I echo Dave Bahnson's comments about decals. The Royal Aircraft Factory, known as the RAF until the Royal Air Force came into existence in April 1918, did not mass produce propellers. They designed and experimented with them and having come to a conclusion, the Air Board in London would let a contract to the trade for batches of 100. About 126 firms which made wooden items were recruited by the Government to make propellers. This included ship interior fitters, car makers (cars had a wooden chassis and body at this time) makers of advertising hoarders, interior decorators, furniture makers etc.

If your prop carries a makers decal please photograph it for our records.

With kind regards,

Bob
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Old 08-22-2019, 08:52 AM   #5
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Bob and Dave

Thanks very much for your prompt replies. I have taken the prop outside and taken some photographs I am just trying to figure out how to post them. When viewed in a better light you are right the drawing number does start with a T. I also think I misread the actual number it should read T28096.

I think the condition is fairly good. It needs a bit of a clean but I am not going to attempt that myself.

Bear with me while I try and add the photographs.

Thanks

Chris
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Old 08-22-2019, 08:55 AM   #6
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I should add. There was a barometer fixed in the middle which is why some of the bolt holes are filled in with what appears to be dowling. I have a couple more pics to.

Chris
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Old 08-22-2019, 02:41 PM   #7
pmdec
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Hi,
Thanks for the pics!
If Dave and Bob find, as it seems to me from the "crocodile skin" varnish, the prop is in quite perfect original condition, its value could be very high!
Regards,
PM
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Old 08-22-2019, 04:55 PM   #8
cozzy71
 
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Thank you very much everyone for all the great information. I now have a much better idea about what I am dealing with.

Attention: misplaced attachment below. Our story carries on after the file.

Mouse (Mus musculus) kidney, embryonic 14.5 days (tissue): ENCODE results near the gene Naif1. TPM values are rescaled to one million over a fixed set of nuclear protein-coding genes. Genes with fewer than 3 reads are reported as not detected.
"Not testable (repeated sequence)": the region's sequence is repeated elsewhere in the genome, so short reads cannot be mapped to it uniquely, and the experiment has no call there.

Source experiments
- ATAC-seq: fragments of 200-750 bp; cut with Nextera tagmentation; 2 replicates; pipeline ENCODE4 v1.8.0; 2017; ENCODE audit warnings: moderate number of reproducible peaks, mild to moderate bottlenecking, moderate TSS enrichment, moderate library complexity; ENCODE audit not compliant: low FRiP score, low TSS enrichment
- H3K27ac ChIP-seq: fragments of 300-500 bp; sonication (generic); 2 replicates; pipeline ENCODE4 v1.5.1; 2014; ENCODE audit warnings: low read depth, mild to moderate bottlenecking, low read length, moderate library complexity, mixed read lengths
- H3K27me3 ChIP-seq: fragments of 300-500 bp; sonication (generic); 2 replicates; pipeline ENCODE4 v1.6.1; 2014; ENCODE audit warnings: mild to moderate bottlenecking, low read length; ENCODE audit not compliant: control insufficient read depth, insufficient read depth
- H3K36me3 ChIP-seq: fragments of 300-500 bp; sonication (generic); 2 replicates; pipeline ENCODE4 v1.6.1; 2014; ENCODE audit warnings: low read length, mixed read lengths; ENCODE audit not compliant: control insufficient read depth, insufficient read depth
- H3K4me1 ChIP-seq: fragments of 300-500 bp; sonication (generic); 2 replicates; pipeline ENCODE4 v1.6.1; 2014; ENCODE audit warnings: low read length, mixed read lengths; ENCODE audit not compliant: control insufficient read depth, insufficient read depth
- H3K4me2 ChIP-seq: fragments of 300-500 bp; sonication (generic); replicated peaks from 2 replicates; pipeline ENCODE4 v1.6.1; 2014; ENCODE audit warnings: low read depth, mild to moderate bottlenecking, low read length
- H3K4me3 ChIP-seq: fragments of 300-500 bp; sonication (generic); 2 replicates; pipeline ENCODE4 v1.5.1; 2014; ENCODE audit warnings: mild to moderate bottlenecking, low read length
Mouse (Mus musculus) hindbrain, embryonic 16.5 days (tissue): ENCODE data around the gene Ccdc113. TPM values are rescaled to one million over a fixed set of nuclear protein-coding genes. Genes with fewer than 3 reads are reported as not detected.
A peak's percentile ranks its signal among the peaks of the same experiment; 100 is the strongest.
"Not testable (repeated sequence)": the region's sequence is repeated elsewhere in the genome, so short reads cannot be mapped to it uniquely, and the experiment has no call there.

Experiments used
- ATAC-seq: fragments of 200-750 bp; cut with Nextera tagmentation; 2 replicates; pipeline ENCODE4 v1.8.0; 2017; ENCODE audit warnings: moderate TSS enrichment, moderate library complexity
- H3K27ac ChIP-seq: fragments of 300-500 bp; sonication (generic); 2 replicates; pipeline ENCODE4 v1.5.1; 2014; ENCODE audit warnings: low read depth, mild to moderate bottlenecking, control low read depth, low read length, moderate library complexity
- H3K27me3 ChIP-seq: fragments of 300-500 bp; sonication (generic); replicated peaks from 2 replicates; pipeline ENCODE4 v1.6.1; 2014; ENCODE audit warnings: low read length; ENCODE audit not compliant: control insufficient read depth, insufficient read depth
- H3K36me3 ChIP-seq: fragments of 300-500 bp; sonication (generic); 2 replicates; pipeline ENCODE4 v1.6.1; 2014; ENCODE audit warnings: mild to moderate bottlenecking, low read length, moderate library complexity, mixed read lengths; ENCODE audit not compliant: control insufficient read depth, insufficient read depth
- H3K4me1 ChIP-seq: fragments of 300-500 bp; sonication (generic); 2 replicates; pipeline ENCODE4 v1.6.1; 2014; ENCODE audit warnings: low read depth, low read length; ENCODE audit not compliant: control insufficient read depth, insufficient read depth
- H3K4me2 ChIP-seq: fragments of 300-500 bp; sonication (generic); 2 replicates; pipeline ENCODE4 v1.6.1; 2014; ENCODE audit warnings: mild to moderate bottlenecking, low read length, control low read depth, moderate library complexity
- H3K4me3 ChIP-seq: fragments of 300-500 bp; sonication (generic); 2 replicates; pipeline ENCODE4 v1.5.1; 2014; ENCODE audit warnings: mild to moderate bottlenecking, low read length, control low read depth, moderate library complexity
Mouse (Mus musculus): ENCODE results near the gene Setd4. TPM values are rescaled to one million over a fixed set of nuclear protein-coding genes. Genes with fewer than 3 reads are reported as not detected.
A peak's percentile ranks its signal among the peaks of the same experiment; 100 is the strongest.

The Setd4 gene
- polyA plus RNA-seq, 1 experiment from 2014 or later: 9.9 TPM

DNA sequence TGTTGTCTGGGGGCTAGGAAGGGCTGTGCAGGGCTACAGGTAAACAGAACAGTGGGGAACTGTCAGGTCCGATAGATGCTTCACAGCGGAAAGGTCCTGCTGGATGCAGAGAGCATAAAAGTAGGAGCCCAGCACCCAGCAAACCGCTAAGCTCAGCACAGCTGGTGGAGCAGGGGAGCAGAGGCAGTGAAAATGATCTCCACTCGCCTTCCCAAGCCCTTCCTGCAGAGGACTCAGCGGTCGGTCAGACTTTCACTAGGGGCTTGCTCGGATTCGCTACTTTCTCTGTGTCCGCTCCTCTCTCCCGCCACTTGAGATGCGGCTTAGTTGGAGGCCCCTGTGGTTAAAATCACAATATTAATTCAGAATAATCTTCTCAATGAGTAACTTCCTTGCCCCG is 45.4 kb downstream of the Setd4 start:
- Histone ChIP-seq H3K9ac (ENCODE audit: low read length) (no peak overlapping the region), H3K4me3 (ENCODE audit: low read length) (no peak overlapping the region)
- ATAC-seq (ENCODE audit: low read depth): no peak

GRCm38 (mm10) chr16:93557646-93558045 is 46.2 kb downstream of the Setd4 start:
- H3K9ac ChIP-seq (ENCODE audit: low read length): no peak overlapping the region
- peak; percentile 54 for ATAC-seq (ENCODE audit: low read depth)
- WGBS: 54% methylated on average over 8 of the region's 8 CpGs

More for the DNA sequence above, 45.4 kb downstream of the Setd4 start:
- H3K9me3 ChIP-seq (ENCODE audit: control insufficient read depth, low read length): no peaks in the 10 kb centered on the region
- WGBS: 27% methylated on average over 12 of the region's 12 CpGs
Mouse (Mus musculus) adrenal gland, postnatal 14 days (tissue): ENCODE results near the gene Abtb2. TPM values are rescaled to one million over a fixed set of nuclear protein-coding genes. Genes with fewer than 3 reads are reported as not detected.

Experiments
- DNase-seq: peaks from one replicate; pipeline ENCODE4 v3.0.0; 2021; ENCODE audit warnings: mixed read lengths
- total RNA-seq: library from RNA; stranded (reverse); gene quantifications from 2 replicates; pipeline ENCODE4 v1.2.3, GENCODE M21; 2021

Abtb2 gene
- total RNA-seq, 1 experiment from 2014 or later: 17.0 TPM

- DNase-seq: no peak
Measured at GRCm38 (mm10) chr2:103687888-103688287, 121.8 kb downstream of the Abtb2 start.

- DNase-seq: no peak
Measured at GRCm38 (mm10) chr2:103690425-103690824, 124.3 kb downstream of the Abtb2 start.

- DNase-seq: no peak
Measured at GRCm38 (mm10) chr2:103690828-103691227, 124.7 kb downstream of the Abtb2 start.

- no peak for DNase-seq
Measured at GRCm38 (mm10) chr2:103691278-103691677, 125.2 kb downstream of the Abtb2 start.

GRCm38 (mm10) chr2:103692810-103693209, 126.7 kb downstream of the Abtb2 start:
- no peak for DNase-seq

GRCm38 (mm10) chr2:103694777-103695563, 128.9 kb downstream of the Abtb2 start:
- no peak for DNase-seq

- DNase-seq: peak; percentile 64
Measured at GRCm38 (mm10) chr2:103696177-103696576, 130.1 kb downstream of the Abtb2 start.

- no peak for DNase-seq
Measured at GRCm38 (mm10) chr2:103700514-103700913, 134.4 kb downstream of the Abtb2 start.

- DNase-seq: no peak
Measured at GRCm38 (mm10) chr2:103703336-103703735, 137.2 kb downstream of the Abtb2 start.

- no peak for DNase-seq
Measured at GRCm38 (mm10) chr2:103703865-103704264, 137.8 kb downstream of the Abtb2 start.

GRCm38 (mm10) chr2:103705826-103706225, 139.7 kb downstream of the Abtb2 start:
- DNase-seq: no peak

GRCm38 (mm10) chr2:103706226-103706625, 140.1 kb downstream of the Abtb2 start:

Chris
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Old 08-23-2019, 02:30 AM   #9
JR44
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Quote:
Originally Posted by pmdec View Post
Hi,
Thanks for the pics!
If Dave and Bob find, as it seems to me from the "crocodile skin" varnish, the prop is in quite perfect original condition, its value could be very high!
Regards,
PM
Yes, Don't clean it.
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Old 08-24-2019, 09:47 AM   #10
Bob Gardner
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Chris,

A note about your prop. It is unusual in that it has fabric (Irish linen) from the tip to the root of each blade, which suggests that it dates from late 1918.

During the course of WW1, various measures were introduced to protect wooden propellers. The RFC carried out tests in late 1912 and early 1913 into the effect of small arms fire and shrapnel on wooden propellers with the thought that perhaps wooden props should be armoured. The experiments showed that laminated wooden props could retain their integrity even if hit by several rounds, so the idea of armoured props was dropped.

Undercarriages had a degree of flexibility so three point landings were essential to prevent a prop tip hitting the ground. WW1 aircraft literally flew from unprepared fields which were far from smooth so propeller tips were sheathed in brass which gave some protection from slight contact with the ground, mole-hills etc.

Pusher aircraft such as the FE2b and the Vickers FB series had the engine mounted behind the pilot and the undercarriage so the propellers on this type of aircraft were subject to erosion from dust, sand, and similar detritus so brass sheathing was introduced on blade tips.

Aircraft fabric, Irish Linen, began to be used as another layer of protection against erosion and was first added to the propeller tips, then to the outer third of a blade, then two thirds and finally like your prop, to cover the entire blade. This suggests that the prop is of the same age as the G number (G341), March 1918 or quite possibly later in 1918.

With kind regards,

Bob